Q: Your book describes many heroic acts of both Union and Confederate troops. Did any of those stories impact you more than the others?
MG: Captain Samuel C. Rook of the 26th Ohio Regiment made an impression. He had landed at Vera Cruz with Winfield Scott in the Mexican War, and he led a company at Boone Court House. Although Captain Joseph T. Wheeler, 1st Kentucky, ordered the Federal force to charge at a critical moment in the battle, it is not widely known today but Rook is the one who actually led the charge across the Little Coal River. Although Wheeler got most of the historical credit, at the time he and Rook were briefly both early war heroes. My book corrects that somewhat.
Q: Describe the Battle of Boone Court House on September 1, 1861.
MG: During the night of August 31, 200 Union militia reinforcements arrived at Red House, now Danville, and reinforced the 550 Federal troops already there. The next morning, September 1, the Federals now numbering 750 troops converged on the town of Boone Court House from the west and north. After 30 minutes of firing at each other across the river, the Federals attacked the Rebel center at the ford. Ordered by the 1st Kentucky's Capt. Joseph T. Wheeler but led by Capt. Samuel C. Rook, 26th Ohio, Rook's Charge carried across the river and broke the Rebel line, driving the Confederate defenders back through the streets of the town. The Rebels believed they faced a largely superior force that numbered 1,200 men and began withdrawing toward Logan Court House 40 miles away on the Guyandotte River, thus concluding the Battle of Boone Court House. In this opening event in the Coal River Valley campaign, the Confederates lost an estimated 55 killed, wounded, and captured including political prisoners and captured slaves. The Union lost 11 known total, including two dead and nine wounded. At the time, the action was noted among the important battles and strategic moments thus far in the war. Newspapers in Europe and even Australia carried the news of the battle.
Q: At what point did Confederate colonel Ezekiel Miller realize the threat to his command? And what did he do about it?
MG: Actually, Ezekiel Miller foresaw exactly what unfolded. His scouts were very active and kept him well informed of the Union troop movements. He just did not fathom the ferocity of the Union attack. And when it came, the onslaught was more than the outnumbered and poorly equipped Rebel militia could withstand. That was the case throughout the 30 days or so of the Coal River Valley operations in August-September 1861. In these actions, the Confederates were militarily outnumbered roughly 1,600 to 500, or about 4 to 1, in terms of the number of troops that were actually engaged in the battles at Boone Court House, Coal River, Pond Fork and Kanawha Gap altogether.
Q: Since you were born and raised in the area where these events occurred, you know the place well. How do the battlegrounds today compare to 1861?
MG: Today, a century and half after the war’s end, virtually no evidence of the events remains visible in the Coal River Valley—or statues, monuments, markers or plaques. These events were isolated from the Civil War’s larger theaters and the story never gained much lasting attention, and it became one of the least known. The men from this region who fought to preserve the Union or to establish the Confederacy and the roles they played in the Civil War have been largely forgotten. Hopefully this book will have a positive effect on that situation. As the book helps illustrate and explain, Boone Court House, Coal River, Pond Fork and Kanawha Gap were all connected and very important to how the war developed in southern West Virginia.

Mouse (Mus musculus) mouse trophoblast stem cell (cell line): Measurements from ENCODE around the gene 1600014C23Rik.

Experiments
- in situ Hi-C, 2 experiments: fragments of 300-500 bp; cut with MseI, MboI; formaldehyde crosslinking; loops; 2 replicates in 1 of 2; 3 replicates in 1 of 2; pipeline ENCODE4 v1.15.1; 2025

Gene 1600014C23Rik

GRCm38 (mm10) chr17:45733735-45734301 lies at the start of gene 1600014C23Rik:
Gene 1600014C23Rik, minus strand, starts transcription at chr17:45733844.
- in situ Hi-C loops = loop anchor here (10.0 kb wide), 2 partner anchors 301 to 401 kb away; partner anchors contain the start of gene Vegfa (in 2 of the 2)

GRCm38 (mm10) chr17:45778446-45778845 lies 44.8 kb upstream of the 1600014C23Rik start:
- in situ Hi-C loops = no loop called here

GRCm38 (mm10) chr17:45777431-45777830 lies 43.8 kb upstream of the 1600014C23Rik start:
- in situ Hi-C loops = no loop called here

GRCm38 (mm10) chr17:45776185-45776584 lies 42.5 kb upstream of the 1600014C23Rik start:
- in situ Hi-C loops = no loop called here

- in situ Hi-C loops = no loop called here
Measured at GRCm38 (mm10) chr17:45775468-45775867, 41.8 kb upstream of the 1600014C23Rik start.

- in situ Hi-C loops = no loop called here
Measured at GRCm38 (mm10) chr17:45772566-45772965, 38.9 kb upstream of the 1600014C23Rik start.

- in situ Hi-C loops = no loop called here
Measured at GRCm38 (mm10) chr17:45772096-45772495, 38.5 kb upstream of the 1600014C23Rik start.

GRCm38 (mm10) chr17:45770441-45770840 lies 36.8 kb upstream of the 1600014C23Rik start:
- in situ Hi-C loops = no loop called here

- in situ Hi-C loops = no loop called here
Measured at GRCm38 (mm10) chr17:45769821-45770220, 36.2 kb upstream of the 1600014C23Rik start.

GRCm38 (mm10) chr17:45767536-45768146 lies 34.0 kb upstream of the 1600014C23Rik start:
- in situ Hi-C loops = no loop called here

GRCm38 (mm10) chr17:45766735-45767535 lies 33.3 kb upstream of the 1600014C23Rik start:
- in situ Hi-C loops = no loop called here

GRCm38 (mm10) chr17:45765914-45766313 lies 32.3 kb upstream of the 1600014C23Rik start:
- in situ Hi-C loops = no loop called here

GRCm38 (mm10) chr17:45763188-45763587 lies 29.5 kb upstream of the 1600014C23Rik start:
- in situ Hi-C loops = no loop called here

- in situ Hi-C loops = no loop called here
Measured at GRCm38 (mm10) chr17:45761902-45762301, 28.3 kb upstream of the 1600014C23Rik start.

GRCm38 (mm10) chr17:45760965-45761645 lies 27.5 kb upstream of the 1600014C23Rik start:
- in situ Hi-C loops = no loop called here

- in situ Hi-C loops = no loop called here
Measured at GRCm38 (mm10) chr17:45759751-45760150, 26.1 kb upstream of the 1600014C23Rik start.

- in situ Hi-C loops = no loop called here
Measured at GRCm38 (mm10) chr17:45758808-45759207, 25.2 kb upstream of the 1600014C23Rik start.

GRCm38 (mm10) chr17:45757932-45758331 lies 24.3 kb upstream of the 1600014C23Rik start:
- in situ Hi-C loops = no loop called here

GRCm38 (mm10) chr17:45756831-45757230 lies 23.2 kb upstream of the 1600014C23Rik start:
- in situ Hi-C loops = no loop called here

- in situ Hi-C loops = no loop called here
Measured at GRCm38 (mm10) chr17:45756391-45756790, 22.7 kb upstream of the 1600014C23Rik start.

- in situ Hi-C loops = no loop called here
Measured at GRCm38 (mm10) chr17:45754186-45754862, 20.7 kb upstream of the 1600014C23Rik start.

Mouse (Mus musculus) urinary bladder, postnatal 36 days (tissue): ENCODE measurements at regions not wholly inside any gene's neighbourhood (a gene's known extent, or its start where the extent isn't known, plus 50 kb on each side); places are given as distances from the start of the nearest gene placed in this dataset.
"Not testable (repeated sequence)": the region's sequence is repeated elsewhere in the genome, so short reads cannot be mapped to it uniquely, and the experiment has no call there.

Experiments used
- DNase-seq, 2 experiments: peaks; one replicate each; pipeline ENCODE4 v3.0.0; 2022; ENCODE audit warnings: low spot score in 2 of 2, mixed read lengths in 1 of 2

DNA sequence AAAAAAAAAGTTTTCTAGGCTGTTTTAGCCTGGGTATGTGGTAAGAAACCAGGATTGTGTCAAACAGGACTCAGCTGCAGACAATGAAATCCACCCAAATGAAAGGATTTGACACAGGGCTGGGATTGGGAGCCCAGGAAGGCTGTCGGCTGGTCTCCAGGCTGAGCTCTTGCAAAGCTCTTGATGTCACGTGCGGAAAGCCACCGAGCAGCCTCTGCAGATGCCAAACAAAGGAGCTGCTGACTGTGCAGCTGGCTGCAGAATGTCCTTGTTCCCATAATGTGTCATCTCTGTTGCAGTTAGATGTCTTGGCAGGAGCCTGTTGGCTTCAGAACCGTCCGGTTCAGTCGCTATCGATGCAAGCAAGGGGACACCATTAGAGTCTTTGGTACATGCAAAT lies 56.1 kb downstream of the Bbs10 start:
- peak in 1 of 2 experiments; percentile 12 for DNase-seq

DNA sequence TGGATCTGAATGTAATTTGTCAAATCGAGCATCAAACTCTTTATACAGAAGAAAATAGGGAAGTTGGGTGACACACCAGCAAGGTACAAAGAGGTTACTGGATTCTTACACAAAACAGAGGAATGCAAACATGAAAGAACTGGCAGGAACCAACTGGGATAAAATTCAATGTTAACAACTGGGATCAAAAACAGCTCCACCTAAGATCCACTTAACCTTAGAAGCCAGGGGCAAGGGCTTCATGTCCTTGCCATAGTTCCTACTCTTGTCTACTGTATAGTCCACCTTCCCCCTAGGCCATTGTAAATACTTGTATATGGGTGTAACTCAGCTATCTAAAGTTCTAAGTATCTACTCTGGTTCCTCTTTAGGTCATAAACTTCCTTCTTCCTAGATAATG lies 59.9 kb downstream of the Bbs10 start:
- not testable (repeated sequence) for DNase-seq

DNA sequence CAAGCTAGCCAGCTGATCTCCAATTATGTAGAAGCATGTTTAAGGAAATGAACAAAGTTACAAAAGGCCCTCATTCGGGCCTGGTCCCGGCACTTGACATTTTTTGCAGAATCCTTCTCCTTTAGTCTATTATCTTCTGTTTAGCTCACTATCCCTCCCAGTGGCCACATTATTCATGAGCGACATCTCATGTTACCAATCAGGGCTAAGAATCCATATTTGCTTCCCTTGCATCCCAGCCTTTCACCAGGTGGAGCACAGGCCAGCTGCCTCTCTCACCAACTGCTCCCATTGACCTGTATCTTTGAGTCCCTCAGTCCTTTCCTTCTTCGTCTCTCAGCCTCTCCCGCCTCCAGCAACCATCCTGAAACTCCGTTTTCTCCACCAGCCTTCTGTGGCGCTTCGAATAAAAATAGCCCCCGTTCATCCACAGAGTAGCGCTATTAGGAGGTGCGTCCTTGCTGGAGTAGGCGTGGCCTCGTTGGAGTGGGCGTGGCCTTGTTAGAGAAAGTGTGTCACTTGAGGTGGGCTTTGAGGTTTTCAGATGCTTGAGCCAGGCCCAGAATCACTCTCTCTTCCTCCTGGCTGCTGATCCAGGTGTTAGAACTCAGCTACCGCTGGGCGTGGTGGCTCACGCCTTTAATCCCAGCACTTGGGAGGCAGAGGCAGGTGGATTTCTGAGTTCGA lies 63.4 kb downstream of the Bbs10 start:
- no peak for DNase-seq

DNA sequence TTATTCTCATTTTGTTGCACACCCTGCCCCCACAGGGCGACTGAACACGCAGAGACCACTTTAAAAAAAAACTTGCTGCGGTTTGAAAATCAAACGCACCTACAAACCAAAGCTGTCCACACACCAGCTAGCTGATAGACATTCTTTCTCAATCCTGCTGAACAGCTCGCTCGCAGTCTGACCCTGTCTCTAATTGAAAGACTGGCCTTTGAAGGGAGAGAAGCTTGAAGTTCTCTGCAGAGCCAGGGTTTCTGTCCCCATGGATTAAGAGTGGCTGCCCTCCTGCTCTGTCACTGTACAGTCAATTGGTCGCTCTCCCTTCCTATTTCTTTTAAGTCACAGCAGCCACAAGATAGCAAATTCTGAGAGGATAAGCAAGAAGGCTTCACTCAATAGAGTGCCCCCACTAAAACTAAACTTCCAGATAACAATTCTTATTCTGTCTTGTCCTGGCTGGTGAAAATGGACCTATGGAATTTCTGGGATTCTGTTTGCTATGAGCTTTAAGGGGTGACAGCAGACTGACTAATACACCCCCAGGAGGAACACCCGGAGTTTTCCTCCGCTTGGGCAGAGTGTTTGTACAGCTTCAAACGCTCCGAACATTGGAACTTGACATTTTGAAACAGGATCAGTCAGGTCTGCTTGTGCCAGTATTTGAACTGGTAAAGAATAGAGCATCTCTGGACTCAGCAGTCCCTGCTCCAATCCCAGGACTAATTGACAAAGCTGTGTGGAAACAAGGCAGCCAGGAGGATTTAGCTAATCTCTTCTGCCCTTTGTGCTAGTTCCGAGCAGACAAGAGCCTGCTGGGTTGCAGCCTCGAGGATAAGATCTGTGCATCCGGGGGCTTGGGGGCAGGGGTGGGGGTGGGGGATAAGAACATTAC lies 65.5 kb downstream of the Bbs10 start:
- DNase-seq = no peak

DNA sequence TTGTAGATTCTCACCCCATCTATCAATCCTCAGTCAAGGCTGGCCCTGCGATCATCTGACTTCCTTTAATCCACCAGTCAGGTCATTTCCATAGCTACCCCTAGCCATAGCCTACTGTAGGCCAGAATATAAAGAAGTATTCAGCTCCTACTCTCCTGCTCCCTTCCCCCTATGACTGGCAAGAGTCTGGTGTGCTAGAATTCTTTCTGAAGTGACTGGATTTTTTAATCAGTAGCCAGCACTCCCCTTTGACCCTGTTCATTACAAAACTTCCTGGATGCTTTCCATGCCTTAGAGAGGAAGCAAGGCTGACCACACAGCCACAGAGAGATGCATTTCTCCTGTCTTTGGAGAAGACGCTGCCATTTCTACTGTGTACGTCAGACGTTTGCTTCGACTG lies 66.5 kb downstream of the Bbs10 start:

Q: Speak more about the Confederate defenders holding the Coal River line. Who were they? Did they have a chance?
MG: They were local militia raised and organized in Boone and Logan Counties for the most part, probably with some Wyoming County men mixed in. They were part of General Alfred A. Beckley's brigade of General Henry A. Wise's small army in the Kanawha Valley. Based at Boone Court House, they were waiting to receive the Union attack, but their numbers were small. They were brave and defiant and certainly spirited, but they probably never had much of a chance. They did not know it but they were simply too weak and poorly equipped and armed and were basically overpowered. When Rook's Charge carried the Little Coal and he drove the Confederate militia back into the town itself, the Rebels lost any real opportunity for holding their position and they disengaged. That proved the smart thing to do, though, because it prevented Enyart from fully succeeding. Had the Rebels stayed and slugged it out further in the town, they would have been surrounded and destroyed. In getting away, they were able to reorganize at Logan Court House and take the field again a few weeks later at Kanawha Gap when their naive enthusiasm that preceded the earlier encounter at Boone Court House was gone.
Q: In your description of the Union attack at Boone Court House, you describe how Rook's company charged, breaking the Confederate defenses. What effect did this have on the battle?
MG: The evidence is clear that the key event of the battle was when Rook's Charge did not stop at the river. He led the Federals as they plunged into the Little Coal and began to ford the river while under Rebel fire. The Rebel militia, defending their county and homes, held their ground in the path of the oncoming Federals until they began giving way believing that they faced 1,200 Federals charging. The Federals who stormed ashore carried the south bank of the river and cleaned out the town, collecting prisoners. From a tactical perspective, this attack ended the fight. In historical retrospect, Captain Rook's courage and leadership might have merited the Congressional Medal of Honor.
MORE ABOUT THE AUTHOR
A life-long student of military history, Michael B. Graham, PhD, has written or contributed to many books, including Liberating a Continent: The European Theater, Vol. 1, and Fall of the Rising Sun: The Pacific Theater, Vol. 2, in The Faces of Victory: The United States in World War II (Addax Publishing, 1995). He authored Mantle of Heroism: Tarawa and the Struggle for the Gilberts. November 1943 (Presidio Press, 1993), the October 1993 Main Selection/Book-of-the-Month of the Military Book Club.